Warburg's key discovery was that cancer cells, "Produce energy not through the usual citric acid cycle and oxidative phosphorylation in the mitochondria as observed in normal cells, but through a less efficient process of 'aerobic glycolysis' consisting of a high level of glucose uptake and glycolysis followed by lactic acid fermentation taking place in the cytosol, not in the mitochondria, even in the presence of abundant oxygen." This was a startling revelation, and it gave credence to the idea that cancer was largely a metabolic disease, not a genetic condition. The 'Warburg Effect' went a long way toward explaining not only how cancer cells multiply so rapidly in many cases, but it also shed light on why cancer rates started skyrocketing in the western world in the late 19th and early 20th century: increased sugar consumption. What was different in the more affluent western world, compared to most of the developing world, was that sugar was much more available and present in the foods people ate. Where it was more expensive and harder to produce, cancer rates remained relatively low. Once sugar became easier to produce, cancer rates in those areas climbed. Unfortunately, with the rise of Hitler and the Nazis, Warburg's progress stalled and his work began to suffer. He was constantly harassed for his Jewish heritage and rumors circulated about his homosexuality, so he found it extremely difficult to keep a staff together and have enough funding to continue his research. Yet he stubbornly refused to leave Germany as many other prominent scientists did during this time, and many of his colleagues harbored resentment toward him and his theories. Some of this was due to jealousy and Warburg's notoriously abrasive personality (he rarely admitted to being wrong), but he was also unfairly branded as a Nazi sympathizer. Unfortunately, much of Warburg's work was largely forgotten in the scientific community once James Watson and Francis Crick discovered DNA in 1953. At that point, cancer research shifted toward a genetic mindset rather than a metabolic inclination, and that was where the focus stayed for most of the next half century.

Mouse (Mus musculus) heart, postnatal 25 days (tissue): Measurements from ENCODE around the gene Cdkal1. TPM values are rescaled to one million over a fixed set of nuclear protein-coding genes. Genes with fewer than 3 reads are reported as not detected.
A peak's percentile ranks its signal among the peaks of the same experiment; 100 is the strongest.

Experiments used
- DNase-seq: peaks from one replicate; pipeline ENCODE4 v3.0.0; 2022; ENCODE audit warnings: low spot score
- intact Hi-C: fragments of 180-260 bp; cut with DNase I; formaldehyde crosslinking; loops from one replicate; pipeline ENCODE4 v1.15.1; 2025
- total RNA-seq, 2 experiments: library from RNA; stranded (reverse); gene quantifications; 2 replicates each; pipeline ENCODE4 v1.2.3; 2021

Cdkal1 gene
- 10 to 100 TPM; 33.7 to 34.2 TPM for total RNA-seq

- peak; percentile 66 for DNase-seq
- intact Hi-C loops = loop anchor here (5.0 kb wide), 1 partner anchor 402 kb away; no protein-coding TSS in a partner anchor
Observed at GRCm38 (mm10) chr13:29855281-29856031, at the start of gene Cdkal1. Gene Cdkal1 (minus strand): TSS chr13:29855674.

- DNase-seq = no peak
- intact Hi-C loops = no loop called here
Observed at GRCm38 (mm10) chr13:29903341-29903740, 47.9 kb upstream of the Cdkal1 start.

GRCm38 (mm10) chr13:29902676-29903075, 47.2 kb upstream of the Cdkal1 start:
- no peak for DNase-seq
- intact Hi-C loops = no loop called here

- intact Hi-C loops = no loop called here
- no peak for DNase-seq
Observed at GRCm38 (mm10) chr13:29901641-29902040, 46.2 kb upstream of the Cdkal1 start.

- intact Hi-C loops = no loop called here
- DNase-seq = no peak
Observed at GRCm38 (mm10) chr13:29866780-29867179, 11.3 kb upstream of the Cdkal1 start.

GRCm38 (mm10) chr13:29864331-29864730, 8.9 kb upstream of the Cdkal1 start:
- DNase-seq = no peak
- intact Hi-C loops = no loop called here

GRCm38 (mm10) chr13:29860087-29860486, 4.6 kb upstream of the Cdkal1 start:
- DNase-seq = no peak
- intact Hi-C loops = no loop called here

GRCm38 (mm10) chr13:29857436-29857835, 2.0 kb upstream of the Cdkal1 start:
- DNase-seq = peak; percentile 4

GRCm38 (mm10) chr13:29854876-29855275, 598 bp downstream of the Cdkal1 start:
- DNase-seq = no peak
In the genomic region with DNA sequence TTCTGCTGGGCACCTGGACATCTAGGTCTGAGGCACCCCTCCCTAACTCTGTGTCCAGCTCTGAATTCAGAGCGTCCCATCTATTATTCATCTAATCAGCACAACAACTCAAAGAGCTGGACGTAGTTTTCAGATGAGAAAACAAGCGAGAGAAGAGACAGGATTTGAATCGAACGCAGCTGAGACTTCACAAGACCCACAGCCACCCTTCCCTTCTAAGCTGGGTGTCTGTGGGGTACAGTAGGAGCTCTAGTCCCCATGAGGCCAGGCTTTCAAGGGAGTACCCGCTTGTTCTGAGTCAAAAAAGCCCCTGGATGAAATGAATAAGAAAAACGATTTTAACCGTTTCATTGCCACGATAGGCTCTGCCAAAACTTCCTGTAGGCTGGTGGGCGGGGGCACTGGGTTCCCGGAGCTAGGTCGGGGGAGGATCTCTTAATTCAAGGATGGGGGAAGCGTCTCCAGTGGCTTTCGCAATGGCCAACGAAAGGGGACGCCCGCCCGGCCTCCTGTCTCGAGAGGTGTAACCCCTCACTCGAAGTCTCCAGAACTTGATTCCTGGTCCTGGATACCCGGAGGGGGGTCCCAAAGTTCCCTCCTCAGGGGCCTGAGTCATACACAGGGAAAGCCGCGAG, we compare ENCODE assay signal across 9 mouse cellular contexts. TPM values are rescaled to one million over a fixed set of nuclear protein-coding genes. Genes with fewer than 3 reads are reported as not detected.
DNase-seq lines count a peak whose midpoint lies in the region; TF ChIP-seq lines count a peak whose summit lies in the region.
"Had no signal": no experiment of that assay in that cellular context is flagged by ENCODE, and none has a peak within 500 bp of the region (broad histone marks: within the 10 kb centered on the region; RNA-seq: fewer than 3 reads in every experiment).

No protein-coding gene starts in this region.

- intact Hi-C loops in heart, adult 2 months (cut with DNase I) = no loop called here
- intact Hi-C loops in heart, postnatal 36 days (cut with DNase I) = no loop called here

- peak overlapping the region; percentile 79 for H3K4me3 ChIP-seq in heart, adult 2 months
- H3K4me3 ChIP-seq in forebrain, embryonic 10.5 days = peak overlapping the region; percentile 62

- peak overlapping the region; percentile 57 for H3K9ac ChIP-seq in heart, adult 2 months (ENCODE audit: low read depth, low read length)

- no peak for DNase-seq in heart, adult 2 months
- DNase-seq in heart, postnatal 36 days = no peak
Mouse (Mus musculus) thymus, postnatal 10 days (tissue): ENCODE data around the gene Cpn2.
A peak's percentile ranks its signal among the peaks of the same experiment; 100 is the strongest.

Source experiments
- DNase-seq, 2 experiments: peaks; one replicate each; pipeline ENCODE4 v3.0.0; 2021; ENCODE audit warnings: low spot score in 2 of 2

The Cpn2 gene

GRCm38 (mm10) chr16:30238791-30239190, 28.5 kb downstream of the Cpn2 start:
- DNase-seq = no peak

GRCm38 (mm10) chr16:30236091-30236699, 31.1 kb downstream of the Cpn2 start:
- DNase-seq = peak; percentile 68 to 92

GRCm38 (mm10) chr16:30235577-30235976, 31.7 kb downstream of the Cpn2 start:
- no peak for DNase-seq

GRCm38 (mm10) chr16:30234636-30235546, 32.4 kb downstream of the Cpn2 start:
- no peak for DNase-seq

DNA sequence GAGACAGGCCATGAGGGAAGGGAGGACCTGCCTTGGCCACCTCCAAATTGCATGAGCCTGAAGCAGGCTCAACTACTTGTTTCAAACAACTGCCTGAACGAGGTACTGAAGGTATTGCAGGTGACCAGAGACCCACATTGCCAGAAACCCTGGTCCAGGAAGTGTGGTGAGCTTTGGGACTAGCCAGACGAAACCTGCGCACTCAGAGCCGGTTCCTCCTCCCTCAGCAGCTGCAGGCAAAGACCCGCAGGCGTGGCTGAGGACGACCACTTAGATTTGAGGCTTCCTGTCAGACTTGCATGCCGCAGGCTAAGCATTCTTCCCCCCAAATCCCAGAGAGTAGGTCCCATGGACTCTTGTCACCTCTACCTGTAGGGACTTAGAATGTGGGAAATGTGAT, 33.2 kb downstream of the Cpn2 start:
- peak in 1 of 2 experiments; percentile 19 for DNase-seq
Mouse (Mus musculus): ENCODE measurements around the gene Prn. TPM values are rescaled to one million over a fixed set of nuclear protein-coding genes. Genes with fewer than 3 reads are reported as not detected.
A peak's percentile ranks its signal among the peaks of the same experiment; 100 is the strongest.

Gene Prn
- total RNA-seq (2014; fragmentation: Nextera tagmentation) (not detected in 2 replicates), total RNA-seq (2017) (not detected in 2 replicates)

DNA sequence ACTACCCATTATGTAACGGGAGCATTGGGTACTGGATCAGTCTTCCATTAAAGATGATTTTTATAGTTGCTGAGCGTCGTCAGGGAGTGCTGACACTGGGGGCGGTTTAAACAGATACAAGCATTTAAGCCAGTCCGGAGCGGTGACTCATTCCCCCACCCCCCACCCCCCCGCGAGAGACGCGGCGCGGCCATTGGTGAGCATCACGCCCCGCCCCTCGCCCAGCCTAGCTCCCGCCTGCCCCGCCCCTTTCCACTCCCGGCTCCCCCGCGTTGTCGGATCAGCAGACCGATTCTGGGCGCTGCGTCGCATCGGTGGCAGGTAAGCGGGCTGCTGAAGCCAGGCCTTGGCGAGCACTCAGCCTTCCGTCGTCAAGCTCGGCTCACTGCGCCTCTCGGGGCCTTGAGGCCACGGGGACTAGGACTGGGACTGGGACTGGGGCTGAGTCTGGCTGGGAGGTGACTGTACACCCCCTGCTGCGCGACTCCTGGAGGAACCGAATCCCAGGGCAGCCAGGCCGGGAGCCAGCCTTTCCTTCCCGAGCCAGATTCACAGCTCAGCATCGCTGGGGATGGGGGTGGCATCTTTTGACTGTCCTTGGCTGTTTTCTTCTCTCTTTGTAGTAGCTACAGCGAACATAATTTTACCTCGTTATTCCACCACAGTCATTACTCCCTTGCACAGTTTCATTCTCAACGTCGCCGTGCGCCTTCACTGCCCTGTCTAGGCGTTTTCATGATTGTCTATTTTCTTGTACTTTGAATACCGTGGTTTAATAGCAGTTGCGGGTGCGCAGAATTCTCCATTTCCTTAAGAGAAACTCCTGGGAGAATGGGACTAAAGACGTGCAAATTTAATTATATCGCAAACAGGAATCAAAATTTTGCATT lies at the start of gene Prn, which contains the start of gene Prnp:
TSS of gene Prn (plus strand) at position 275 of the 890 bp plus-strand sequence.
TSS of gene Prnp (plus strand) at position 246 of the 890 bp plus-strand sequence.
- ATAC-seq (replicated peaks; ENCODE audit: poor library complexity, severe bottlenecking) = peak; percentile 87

In the last twenty years or so, Otto Warburg's reputation has been rejuvenated as we have gained a greater understanding of the links between cancer and diabetes, the dangers of sugar and how diet can cause genetic predispositions to be expressed, and the role of insulin. Diabetes can either be type 1 (insulin dependent) or type 2 (insulin resistant); insulin is the hormone that is secreted by the pancreas to help the cells absorb the nutrients from the food we consume. If you consume a large percentage of your calories from carbohydrates (especially sugar), more insulin needs to be secreted in order to help the cells absorb nutrients. At a certain point one becomes insulin resistant, thus leading to type 2 diabetes. According to the author, "Since 1960 the diabetes rate in the United States has increased by 800 percent, and half of American adults are now estimated to have either diabetes or prediabetes." Further, a consensus report by the American Diabetes Association and the American Cancer Society states that, "Epidemiologic evidence suggests that people with diabetes are at significantly higher risk for many forms of cancer." Fortunately, many younger scientists have taken up the mantle of Warburg's work and continue to explore the metabolic aspect of the disease, rather than simply tow the establishment line about it being simply genetic or environmental.